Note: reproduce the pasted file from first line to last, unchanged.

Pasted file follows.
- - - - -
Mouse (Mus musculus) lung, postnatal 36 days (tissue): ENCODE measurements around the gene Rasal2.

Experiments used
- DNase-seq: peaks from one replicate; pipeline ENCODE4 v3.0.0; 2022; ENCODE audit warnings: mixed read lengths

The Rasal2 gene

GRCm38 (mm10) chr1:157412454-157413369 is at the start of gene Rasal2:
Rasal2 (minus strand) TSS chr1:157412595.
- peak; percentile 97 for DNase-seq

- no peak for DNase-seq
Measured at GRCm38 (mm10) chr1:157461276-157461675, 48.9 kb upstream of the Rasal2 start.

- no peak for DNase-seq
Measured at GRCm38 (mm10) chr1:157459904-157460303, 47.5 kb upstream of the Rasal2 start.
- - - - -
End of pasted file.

Mouse (Mus musculus) lung, postnatal 36 days (tissue): ENCODE measurements around the gene Rasal2.

Experiments used
- DNase-seq: peaks from one replicate; pipeline ENCODE4 v3.0.0; 2022; ENCODE audit warnings: mixed read lengths

The Rasal2 gene

GRCm38 (mm10) chr1:157412454-157413369 is at the start of gene Rasal2:
Rasal2 (minus strand) TSS chr1:157412595.
- peak; percentile 97 for DNase-seq

- no peak for DNase-seq
Measured at GRCm38 (mm10) chr1:157461276-157461675, 48.9 kb upstream of the Rasal2 start.

- no peak for DNase-seq
Measured at GRCm38 (mm10) chr1:157459904-157460303, 47.5 kb upstream of the Rasal2 start.